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Publisher's Summary

Springtime in Styria. And that means war.

There have been 19 years of blood. The ruthless Grand Duke Orso is locked in a vicious struggle with the squabbling League of Eight, and between them they have bled the land white. While armies march, heads roll and cities burn, and behind the scenes bankers, priests, and older, darker powers play a deadly game to choose who will be king.

War may be hell, but for Monza Murcatto, the Snake of Talins, the most feared and famous mercenary in Duke Orso's employ, it's a damn good way of making money, too. Her victories have made her popular - a shade too popular for her employer's taste. Betrayed, thrown down a mountain, and left for dead, Murcatto's reward is a broken body and a burning hunger for vengeance. Whatever the cost, seven men must die.

Her allies include Styria's least reliable drunkard, Styria's most treacherous poisoner, a mass-murderer obsessed with numbers, and a Northman who just wants to do the right thing. Her enemies number the better half of the nation. And that's all before the most dangerous man in the world is dispatched to hunt her down and finish the job Duke Orso started....

Springtime in Styria. And that means revenge.

First Law Trilogy

The Blade Itself

Before They Are Hanged

Last Argument of Kings

Novels in the First Law World

Best Served Cold

The Heroes

Red Country

©2015 Joe Abercrombie (P)2015 Hachette Audio

Critic Reviews

"The battles are vivid and visceral, the action brutal, the pace headlong, and Abercrombie piles the betrayals, reversals, and plot twists one atop another to keep us guessing how it will all come out. This is his best book yet." (George R. R. Martin)
"Joe Abercrombie takes the grand tradition of high fantasy literature and drags it down into the gutter, in the best possible way. Monza is a beautiful mercenary who has sworn to kill the seven men who tried to kill her. No elves, no wands - just lots of down-and-dirty swordplay." ( Time)
"Abercrombie is both fiendishly inventive and solidly convincing, especially when sprinkling his appallingly vivid combat scenes with humor so dark that it's almost ultraviolet." ( Publishers Weekly)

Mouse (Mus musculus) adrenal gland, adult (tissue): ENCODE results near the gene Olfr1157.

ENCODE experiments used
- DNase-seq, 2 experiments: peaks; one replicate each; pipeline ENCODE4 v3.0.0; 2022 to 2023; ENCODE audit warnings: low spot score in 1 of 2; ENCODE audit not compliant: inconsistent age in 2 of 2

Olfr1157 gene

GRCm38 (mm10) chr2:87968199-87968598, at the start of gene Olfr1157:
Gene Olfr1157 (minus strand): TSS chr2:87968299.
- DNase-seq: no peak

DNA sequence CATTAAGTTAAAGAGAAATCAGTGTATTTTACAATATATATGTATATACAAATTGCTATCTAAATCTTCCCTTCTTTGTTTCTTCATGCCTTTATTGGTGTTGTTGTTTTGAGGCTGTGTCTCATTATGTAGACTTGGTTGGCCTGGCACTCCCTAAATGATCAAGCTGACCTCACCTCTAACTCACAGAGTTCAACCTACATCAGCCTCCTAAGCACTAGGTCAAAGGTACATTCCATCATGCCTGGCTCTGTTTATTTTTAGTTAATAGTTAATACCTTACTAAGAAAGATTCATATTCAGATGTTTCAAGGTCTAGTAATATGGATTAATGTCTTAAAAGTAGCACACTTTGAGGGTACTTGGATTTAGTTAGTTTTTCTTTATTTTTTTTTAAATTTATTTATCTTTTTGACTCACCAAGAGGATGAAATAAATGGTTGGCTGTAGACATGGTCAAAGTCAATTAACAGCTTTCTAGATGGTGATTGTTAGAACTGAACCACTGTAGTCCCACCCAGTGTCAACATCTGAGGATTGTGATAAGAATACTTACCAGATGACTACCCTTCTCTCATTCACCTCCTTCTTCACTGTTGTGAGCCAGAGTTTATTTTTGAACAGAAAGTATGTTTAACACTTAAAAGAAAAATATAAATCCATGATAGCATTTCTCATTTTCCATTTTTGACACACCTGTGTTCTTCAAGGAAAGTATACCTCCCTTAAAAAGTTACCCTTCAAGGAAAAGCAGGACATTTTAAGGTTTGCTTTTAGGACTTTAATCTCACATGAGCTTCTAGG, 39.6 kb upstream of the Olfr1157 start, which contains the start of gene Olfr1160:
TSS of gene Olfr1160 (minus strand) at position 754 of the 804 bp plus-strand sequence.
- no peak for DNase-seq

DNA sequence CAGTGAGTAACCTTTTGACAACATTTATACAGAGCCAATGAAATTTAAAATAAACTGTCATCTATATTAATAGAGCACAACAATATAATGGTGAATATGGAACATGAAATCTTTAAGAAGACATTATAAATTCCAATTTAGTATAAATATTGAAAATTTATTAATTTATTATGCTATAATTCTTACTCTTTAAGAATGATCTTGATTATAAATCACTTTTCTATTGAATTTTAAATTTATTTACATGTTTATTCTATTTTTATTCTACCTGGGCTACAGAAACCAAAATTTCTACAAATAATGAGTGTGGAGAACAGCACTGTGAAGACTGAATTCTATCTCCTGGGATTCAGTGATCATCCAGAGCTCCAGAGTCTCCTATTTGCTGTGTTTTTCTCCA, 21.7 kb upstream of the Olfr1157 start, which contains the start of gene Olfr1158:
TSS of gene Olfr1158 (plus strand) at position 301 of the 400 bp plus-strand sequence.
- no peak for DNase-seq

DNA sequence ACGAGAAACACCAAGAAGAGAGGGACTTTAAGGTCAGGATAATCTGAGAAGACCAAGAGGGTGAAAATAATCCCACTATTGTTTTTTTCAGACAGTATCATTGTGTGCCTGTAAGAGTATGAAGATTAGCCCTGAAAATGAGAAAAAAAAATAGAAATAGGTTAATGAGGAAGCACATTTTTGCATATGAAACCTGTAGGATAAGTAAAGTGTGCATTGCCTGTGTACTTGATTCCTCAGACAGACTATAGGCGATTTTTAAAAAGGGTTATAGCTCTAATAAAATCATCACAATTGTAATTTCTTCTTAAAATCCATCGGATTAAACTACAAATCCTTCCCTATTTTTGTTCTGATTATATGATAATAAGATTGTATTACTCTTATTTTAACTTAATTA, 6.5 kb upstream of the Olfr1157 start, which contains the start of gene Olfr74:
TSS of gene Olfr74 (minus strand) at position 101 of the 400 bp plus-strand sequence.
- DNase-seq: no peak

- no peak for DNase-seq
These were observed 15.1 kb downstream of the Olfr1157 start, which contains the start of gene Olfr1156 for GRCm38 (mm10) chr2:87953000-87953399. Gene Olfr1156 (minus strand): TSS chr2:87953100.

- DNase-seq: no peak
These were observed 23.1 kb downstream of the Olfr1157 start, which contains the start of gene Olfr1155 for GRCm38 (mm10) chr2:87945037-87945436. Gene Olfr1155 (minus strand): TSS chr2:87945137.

What listeners say about Best Served Cold

Average Customer Ratings
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  • Overall
    5 out of 5 stars
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    5 out of 5 stars
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    5 out of 5 stars

as good as the main trilogy

had to wait a long time for it to be narrated by setieven pacey, it was worth the wait. not a single touch less compelling than the first law trilogy and to hear it from the same talented narrator made it as if i was just continuing the same story rather than reading a stand alone book.

38 people found this helpful

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Better than the first 3 books by far.

If you could sum up Best Served Cold in three words, what would they be?

I enjoyed the First Law trilogy. Pacey's a great narrator, better than most, and I loved Glokta. I bought Best Served Cold thinking I would get more of the same, but instead I got a much darker story with better characters and dialogue. I loved this listen!

28 people found this helpful

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My Favorite Book!

I found this title on a forum that listed books with strong and interesting female characters, and I can honestly say I was not prepared for what I stumbled into.This book is a stand alone work that precedes a trilogy set in the same world. I did not know this and went ahead with it first, which is honestly fine, but now looking back having read all of them, you might get more out of it having read the trilogy.Even without context this book completely blew me away, it was gritty, funny, and on an emotional level completely unique. The narration shifts frequently and each voice is so clearly driven by their own fully realized psychology,traumas, goals,hopes and fears.This inner monolog allows us to feel the characters develop outside of merely observing their actions and it really pulls you in. Take the leap, you wont regret it.

17 people found this helpful

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    3 out of 5 stars
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Harsh

4* writing in a 2* plot with at least a 3* fantasy world. I almost quit the book 3/4 of the way through. It is just that harsh without positive plot elements for balance. I stuck it out and I am glad I did. I will listen to the next book.
Semi spoilers:
In Wizards First Rule the cruelty is massive but there is a righteousness that carries it through; not here.
In White Gold Wielder there is grand wonder as you travel through the tale; not here.
Game of Thrones has you constantly hoping for a positive outcome here and there and this book has a bit of that, but like Martin, Ambercrombie pretty much pummels it out of you.
Unlike Meiville and that sort of dark fantasy, you won't find yourself wondering what is going on.